Intracerebral Calcifying Pseudoneoplasm of the Neuroaxis (CAPNON) Presenting with an Atypical Immunohistochemical Profile: Case Report and Review of the Literature
Corresponding AuthorOsvaldo Vilela-Filho
Division of Neurosurgery, Department of Surgery, Medical School, Federal University of Goiás, Goiânia, Goiás, Brazil
A B S T R A C T
Background: Calcifying pseudoneoplasm of the neuroaxis (CAPNON) is a very rare benign lesion that can be located anywhere in the nervous system, with only 59 intracranial cases described. The general lack of knowledge about this lesion hinders its preoperative diagnosis. Despite the consistent image findings, the final diagnosis is only established based on anatomopathological and immunohistochemical studies. The lesion is more commonly positive for epithelial membrane antigen (EMA) and vimentin, and negative for glial fibrillary acidic protein (GFAP) and S-100, suggesting a leptomeningeal origin. The opposite, however, may also occur, although very rarely (just two cases positive for GFAP and negative for EMA and vimentin reported this far). The treatment consists of total resection of the lesion, which yields a good prognosis. Case Presentation: We report the case of a 23-year-old female who presented with disperceptive focal seizures, sometimes evolving to bilateral tonic-clonic seizures, starting at age 9. She had a nodular calcified lesion in the left precuneus and inferior parietal lobe. The lesion was completely resected, and the immunohistochemical study revealed positivity for EMA, vimentin, GFAP, and S-100. No case hitherto published was positive for all four markers. This atypical immunohistochemical profile of the CAPNON may suggest a dual origin of this lesion, both parenchymal and leptomeningeal. Conclusion: The general lack of knowledge of CAPNON makes this lesion underdiagnosed. Therefore, in the face of a calcified lesion in the nervous system, one should consider the possibility of a CAPNON among the differential diagnoses. The immunohistochemistry is undoubtedly an important tool, but the anatomopathological study, associated with image findings, remain the gold standard for the diagnosis of CAPNON.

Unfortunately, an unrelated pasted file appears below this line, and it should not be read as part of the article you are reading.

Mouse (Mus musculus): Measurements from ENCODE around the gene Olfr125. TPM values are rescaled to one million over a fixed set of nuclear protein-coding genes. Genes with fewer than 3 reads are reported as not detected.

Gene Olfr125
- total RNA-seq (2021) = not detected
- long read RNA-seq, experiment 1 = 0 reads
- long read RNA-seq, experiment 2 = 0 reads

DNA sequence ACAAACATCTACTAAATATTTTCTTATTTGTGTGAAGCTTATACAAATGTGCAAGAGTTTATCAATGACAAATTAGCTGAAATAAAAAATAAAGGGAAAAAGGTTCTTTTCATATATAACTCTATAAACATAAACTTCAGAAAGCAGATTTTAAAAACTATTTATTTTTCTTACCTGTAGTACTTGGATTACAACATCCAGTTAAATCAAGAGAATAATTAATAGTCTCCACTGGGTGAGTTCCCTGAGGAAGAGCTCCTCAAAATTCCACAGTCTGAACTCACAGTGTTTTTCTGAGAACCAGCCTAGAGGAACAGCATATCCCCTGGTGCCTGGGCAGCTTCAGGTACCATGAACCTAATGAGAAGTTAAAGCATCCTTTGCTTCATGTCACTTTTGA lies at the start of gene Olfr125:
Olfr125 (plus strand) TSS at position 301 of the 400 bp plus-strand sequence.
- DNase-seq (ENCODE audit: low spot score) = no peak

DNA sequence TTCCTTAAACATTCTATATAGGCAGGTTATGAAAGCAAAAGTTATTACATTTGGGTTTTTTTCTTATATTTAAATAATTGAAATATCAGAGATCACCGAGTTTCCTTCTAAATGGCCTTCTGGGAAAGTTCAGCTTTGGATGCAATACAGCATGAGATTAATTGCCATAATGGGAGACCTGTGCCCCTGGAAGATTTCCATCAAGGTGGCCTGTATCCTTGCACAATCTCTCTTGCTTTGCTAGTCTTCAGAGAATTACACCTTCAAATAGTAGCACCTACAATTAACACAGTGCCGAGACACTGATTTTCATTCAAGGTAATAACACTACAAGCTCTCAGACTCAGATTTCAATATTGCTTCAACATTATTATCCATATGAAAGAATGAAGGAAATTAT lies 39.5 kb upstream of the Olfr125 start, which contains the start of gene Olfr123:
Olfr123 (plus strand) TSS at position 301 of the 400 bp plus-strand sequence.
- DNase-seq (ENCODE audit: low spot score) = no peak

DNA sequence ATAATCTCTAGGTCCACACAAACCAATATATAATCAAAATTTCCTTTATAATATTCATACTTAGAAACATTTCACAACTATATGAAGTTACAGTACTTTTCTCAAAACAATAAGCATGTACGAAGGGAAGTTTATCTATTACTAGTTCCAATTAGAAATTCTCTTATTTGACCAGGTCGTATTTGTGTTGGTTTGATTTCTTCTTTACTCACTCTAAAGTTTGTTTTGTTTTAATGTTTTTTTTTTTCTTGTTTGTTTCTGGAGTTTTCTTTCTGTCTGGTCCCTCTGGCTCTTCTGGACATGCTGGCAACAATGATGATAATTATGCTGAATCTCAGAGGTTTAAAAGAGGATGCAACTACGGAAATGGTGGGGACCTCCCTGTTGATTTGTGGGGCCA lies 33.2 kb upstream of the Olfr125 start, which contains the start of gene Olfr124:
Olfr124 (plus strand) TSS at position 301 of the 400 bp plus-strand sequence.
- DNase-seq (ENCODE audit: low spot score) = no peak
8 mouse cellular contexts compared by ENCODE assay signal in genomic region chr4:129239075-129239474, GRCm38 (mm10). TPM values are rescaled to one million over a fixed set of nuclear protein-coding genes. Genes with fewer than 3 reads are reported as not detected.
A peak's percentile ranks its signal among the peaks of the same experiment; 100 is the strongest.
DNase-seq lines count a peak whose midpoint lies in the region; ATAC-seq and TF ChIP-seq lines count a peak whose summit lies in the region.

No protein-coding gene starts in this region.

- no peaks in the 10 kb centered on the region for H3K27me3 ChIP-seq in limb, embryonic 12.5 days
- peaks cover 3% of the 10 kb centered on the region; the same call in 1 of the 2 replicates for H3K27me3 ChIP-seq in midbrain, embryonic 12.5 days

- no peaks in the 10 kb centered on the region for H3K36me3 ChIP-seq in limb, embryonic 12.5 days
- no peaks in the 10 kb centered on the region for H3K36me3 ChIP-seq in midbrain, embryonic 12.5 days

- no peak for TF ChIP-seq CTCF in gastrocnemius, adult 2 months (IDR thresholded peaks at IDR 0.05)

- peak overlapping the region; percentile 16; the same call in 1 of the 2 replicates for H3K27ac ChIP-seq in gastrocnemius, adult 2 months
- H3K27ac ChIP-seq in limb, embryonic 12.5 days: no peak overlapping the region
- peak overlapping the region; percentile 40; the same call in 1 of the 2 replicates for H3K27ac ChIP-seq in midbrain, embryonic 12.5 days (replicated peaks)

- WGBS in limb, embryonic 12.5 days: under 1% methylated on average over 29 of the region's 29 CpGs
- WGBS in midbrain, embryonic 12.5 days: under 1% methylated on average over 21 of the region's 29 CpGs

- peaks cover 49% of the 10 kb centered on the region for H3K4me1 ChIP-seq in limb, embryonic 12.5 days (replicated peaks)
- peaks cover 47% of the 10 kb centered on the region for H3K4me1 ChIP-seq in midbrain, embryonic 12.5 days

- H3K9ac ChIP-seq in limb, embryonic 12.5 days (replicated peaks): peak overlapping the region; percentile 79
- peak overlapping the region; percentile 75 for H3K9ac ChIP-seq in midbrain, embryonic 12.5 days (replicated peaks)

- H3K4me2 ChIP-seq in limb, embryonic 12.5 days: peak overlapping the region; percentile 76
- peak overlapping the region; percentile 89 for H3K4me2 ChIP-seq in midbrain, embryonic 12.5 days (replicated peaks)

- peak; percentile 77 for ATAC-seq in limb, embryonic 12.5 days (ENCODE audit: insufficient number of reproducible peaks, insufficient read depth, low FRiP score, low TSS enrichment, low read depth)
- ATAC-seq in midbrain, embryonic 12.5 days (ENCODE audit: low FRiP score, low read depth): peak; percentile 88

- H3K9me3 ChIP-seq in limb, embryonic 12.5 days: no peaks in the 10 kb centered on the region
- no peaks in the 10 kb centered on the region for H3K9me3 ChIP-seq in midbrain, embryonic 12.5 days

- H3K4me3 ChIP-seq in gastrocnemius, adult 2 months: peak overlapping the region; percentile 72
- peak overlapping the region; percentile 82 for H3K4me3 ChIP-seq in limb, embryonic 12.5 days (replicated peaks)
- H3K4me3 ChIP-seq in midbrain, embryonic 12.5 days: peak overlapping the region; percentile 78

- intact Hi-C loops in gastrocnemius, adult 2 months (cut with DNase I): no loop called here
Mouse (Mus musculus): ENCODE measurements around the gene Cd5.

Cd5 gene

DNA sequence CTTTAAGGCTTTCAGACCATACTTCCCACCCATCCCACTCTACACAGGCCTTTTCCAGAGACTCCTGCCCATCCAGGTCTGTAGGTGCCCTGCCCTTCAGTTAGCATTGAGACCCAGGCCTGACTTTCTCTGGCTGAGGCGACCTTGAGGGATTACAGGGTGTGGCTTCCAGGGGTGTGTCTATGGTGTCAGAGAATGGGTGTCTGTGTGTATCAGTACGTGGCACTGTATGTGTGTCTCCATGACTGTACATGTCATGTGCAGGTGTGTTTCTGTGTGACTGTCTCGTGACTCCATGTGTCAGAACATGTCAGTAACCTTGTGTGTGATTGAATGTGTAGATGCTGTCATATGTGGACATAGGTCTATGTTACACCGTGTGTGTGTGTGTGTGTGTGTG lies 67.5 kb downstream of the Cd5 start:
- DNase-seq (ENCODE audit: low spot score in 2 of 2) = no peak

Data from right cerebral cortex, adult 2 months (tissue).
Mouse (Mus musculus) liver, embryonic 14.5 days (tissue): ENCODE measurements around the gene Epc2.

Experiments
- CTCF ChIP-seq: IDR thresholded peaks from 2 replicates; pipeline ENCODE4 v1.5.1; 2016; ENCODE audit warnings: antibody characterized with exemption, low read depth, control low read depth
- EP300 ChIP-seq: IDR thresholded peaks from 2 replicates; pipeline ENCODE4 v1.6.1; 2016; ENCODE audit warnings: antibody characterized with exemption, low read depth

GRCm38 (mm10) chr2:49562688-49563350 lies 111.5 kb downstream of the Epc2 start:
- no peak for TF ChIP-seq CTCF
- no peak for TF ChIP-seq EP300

Article TypeCase Report and Review of the Literature
Publication historyReceived: Sat 28, Nov 2020
Accepted: Tue 08, Dec 2020
Published: Sat 19, Dec 2020
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